Reporting Conditions in China

Foreign journalists are often tailed in China. In the case of this story, correspondent Georg Fahrion was expecting it all the more. But in Qingtian, no informer appeared to be expecting the DER SPIEGEL team. On the contrary, many of the inhabitants seemed to be pleased about the visit from Europe.

A large display board on the wall is titled: "Protecting the Interests of Overseas Chinese." Several photos show agency employees conferring at long tables. One caption reads: "On April 8, 2021, the County (Qingtian) Public Service Bureau held a video conference with seven of its service centers in Barcelona, Milan, Frankfurt, etc." When asked if he could also share something about this police work, the historian was silent, before saying, "I think it's better if we end the tour here."

In Qingtian, they are proud enough of their foreign police stations to hang them up in the museum. Have the local authorities really somehow overlooked just how problematic their police stations are under international law? After all, such issues aren't usually within their remit.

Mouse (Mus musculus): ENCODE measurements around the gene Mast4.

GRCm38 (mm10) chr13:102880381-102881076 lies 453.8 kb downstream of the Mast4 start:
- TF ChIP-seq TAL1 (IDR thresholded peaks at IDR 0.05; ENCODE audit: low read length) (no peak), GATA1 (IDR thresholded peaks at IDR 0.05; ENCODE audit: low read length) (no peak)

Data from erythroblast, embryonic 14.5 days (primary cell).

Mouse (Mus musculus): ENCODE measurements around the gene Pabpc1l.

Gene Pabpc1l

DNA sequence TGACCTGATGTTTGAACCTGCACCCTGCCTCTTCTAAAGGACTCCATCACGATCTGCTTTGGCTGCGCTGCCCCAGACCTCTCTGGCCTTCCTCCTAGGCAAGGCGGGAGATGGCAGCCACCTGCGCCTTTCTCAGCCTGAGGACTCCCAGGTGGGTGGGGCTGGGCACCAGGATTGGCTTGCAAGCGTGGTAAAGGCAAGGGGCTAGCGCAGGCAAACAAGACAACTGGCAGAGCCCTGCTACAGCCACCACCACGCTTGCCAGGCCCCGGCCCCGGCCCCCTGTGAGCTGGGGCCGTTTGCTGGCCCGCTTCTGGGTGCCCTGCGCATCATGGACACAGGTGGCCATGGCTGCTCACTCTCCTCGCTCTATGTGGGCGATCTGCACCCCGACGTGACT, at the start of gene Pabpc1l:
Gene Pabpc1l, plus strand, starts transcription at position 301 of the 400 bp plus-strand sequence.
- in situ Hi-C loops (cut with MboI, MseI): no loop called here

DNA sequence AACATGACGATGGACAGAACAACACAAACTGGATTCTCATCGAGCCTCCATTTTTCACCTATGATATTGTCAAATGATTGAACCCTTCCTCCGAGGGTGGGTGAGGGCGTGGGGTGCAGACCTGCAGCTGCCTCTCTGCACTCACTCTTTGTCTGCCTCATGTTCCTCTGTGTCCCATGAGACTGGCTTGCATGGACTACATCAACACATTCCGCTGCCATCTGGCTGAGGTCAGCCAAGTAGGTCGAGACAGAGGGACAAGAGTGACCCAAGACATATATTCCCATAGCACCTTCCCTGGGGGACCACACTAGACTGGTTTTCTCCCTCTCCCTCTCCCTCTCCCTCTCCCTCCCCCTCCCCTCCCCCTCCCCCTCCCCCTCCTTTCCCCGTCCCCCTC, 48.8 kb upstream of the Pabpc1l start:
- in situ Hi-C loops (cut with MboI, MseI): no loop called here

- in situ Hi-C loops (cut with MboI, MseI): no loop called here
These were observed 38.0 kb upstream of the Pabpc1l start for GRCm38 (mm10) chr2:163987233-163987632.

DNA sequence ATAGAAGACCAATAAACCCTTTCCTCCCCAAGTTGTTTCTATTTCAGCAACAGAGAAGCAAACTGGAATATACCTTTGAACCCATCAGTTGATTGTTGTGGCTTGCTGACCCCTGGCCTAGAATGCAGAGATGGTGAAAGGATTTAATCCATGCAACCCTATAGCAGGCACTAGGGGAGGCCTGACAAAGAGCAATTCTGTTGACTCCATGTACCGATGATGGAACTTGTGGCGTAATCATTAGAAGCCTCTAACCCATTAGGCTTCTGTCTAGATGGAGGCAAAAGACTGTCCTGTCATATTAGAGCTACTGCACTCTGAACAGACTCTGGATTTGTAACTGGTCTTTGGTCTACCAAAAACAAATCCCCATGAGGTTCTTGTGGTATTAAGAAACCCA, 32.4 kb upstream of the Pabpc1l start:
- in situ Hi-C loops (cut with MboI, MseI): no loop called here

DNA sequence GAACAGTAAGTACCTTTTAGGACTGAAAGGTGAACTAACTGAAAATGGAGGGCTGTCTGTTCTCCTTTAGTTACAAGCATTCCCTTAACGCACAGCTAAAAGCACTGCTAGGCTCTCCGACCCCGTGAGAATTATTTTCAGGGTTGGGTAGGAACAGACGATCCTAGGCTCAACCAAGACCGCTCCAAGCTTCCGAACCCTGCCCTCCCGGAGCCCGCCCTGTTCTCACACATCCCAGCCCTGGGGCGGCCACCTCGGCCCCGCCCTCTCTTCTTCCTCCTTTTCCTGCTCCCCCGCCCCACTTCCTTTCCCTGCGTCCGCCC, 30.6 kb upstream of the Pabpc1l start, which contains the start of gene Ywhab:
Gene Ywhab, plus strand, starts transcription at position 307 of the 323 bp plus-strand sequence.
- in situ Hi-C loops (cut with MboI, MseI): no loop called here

The Chinese diplomats who supported the initiative, on the other hand, cannot claim such ignorance for themselves. In a 2018 article, a state-run media quoted Lu Cijun, then the vice consul general in Barcelona, as praising the establishment of the stations. After the international controversy erupted, the Spanish daily El Correo was able to speak with an anonymous official from the Chinese Foreign Ministry. The newspaper quotes him as saying, "I don't see what's wrong with pressuring criminals to face justice."

Even if it is true that the Chinese police stations abroad weren't based on a central government plan, Beijing knew about them and obviously considered them advantageous.

By now, people in Qingtian have also registered the fact that other countries take a different view. Alerted about the presence of the foreign reporter, two female employees from the local Foreign Affairs Office rushed to the Emigration Museum. One of them says that she isn’t in a position to answer questions about the police stations, but she does agree to forward a list of questions to the Qingtian police leadership. Those questions are never answered.

Afterward, the two women invite the reporter for a hot drink. The museum café serves excellent espresso.